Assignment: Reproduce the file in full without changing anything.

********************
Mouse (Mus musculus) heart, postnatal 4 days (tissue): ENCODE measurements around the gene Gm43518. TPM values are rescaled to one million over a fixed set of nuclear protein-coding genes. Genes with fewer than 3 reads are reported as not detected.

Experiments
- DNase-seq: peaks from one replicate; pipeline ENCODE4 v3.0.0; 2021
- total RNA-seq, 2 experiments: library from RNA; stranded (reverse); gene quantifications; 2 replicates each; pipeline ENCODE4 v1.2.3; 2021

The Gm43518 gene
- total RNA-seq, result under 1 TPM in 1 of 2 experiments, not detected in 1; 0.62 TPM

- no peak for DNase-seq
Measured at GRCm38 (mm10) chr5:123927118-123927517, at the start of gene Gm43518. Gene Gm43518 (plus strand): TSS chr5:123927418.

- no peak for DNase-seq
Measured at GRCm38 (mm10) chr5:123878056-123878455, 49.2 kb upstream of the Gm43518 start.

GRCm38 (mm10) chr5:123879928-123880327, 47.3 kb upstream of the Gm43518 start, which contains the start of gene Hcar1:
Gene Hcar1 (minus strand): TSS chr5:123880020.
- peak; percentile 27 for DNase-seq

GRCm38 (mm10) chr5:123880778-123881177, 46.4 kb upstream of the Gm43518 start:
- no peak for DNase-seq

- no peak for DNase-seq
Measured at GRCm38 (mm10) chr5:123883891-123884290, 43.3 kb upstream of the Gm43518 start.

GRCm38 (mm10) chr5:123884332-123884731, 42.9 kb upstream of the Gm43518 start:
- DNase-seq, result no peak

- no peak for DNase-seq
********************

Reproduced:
Mouse (Mus musculus) heart, postnatal 4 days (tissue): ENCODE measurements around the gene Gm43518. TPM values are rescaled to one million over a fixed set of nuclear protein-coding genes. Genes with fewer than 3 reads are reported as not detected.

Experiments
- DNase-seq: peaks from one replicate; pipeline ENCODE4 v3.0.0; 2021
- total RNA-seq, 2 experiments: library from RNA; stranded (reverse); gene quantifications; 2 replicates each; pipeline ENCODE4 v1.2.3; 2021

The Gm43518 gene
- total RNA-seq, result under 1 TPM in 1 of 2 experiments, not detected in 1; 0.62 TPM

- no peak for DNase-seq
Measured at GRCm38 (mm10) chr5:123927118-123927517, at the start of gene Gm43518. Gene Gm43518 (plus strand): TSS chr5:123927418.

- no peak for DNase-seq
Measured at GRCm38 (mm10) chr5:123878056-123878455, 49.2 kb upstream of the Gm43518 start.

GRCm38 (mm10) chr5:123879928-123880327, 47.3 kb upstream of the Gm43518 start, which contains the start of gene Hcar1:
Gene Hcar1 (minus strand): TSS chr5:123880020.
- peak; percentile 27 for DNase-seq

GRCm38 (mm10) chr5:123880778-123881177, 46.4 kb upstream of the Gm43518 start:
- no peak for DNase-seq

- no peak for DNase-seq
Measured at GRCm38 (mm10) chr5:123883891-123884290, 43.3 kb upstream of the Gm43518 start.

GRCm38 (mm10) chr5:123884332-123884731, 42.9 kb upstream of the Gm43518 start:
- DNase-seq, result no peak

- no peak for DNase-seq